Wire services quoting U.S. embassy spokesman Rodney D. Ford called the dead “soldiers” but military sources told Breaking Defense the only personnel aboard the aircraft were its Marine Corps crew, consisting of two pilots and two enlisted crew chiefs. Next-of-kin had yet to be notified as of 5:30 p.m. EDT Wednesday, so the names of those killed had yet to be released.
The MV-22 was from VMM-261, one of several Osprey squadrons based at Marine Corps Air Station New River near Jacksonville, N.C., and was attached to the 24th Marine Expeditionary Unit, Breaking Defense’s sources confirmed, speaking on condition of anonymity because U.S. Africa Command was responsible for publicly releasing information on the crash.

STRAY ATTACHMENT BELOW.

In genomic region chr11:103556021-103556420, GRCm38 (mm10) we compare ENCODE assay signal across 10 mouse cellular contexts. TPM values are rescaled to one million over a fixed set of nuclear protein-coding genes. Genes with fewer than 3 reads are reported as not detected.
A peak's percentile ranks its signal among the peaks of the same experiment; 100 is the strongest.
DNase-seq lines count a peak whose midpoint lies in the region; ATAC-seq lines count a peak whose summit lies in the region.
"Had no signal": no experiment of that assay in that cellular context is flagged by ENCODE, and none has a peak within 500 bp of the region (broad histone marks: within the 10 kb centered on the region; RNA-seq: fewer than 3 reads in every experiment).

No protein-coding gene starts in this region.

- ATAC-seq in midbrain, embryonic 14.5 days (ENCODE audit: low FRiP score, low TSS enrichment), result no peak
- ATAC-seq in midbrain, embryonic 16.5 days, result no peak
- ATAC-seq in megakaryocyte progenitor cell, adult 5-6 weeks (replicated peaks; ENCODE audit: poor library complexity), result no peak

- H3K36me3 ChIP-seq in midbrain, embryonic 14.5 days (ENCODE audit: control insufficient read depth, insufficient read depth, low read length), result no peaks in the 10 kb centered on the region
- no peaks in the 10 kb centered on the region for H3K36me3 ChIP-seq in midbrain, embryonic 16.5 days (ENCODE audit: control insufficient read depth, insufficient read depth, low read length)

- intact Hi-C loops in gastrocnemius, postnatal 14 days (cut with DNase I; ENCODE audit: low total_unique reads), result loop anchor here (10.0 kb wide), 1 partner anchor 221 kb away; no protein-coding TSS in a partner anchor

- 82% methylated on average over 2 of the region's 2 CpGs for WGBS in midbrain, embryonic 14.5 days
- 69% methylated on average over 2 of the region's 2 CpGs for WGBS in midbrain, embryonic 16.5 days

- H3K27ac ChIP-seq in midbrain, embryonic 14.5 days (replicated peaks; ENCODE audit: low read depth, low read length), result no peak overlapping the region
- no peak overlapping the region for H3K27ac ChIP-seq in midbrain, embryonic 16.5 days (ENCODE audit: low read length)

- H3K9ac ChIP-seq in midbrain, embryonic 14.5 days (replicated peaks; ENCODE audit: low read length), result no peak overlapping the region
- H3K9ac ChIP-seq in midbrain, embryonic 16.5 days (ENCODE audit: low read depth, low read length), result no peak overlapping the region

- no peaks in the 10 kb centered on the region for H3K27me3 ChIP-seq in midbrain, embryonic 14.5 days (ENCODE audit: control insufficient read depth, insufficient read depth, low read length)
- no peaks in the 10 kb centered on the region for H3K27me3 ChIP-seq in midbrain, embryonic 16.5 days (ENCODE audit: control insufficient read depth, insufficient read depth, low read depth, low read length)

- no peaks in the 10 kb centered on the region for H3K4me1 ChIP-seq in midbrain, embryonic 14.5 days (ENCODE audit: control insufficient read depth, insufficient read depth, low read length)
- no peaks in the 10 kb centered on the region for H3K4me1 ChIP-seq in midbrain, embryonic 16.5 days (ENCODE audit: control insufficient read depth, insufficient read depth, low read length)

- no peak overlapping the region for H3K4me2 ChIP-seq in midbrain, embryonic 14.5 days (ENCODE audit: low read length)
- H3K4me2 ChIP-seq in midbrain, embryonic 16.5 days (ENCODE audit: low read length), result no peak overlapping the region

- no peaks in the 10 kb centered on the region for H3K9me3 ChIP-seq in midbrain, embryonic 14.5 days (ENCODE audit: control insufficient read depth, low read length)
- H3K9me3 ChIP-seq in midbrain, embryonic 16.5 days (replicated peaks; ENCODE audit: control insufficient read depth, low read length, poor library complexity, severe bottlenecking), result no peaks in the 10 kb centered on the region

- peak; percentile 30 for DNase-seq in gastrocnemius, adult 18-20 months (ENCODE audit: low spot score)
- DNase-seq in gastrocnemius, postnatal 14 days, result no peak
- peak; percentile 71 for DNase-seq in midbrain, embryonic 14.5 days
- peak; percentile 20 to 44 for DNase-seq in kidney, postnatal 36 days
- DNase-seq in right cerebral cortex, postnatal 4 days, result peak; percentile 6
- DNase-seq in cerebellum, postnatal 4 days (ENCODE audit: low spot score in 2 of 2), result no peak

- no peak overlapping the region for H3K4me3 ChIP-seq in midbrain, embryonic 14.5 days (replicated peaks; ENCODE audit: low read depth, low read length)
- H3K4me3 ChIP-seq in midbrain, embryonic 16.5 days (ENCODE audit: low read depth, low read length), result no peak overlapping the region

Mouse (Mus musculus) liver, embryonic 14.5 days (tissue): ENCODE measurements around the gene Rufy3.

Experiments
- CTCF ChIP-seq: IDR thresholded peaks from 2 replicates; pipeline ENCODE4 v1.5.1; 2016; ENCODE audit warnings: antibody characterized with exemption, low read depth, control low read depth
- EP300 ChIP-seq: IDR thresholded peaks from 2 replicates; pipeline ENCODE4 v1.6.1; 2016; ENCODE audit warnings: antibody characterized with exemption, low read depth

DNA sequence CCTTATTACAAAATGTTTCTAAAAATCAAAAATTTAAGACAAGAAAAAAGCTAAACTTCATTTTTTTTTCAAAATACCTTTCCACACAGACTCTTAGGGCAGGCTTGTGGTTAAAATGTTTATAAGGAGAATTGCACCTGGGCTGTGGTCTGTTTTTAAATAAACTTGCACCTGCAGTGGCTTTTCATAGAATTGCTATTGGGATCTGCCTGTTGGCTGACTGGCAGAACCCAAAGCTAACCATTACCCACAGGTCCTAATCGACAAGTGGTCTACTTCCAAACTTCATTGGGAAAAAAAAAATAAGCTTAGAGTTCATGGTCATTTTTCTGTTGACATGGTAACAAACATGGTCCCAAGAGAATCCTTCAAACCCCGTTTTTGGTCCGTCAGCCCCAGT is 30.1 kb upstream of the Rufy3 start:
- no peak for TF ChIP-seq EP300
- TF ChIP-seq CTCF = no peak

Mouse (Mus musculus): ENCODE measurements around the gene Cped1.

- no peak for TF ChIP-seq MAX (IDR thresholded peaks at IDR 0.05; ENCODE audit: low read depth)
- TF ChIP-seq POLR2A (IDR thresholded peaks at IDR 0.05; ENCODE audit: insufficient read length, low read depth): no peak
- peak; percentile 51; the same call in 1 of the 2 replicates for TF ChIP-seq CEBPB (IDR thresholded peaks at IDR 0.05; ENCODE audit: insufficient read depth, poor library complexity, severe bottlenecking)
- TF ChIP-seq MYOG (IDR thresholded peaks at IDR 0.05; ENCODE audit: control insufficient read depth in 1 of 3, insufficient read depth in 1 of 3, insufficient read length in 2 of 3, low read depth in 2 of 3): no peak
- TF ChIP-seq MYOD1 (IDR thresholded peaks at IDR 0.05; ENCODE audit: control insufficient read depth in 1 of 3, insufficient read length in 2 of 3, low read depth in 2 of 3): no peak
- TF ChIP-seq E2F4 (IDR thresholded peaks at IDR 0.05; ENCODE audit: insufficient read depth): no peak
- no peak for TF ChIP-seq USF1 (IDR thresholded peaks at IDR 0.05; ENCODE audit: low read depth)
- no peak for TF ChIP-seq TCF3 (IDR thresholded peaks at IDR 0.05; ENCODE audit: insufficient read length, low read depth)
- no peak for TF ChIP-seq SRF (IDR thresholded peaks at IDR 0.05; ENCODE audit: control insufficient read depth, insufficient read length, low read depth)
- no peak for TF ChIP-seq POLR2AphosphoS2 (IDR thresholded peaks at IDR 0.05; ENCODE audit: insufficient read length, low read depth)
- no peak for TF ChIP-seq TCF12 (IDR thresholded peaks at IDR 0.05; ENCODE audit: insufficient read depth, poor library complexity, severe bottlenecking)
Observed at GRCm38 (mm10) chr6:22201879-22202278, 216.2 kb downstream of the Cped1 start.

The accident occurred during a bilateral exercise with the Moroccan military called African Lion in which about 1,000 Marines and 200 other U.S. military personnel were participating.
Wednesday’s accident marked the first fatal crash of a Marine Corps Osprey in more than a decade, a period in which the helicopter-airplane hybrid “tiltrotor” enjoyed the best safety record of any Marine combat rotorcraft. An Air Force CV-22 Osprey carrying Army Rangers on a night raid hit a ditch and flipped onto its back after a hard landing in Afghanistan on April 8, 2010, killing four of 18 on board.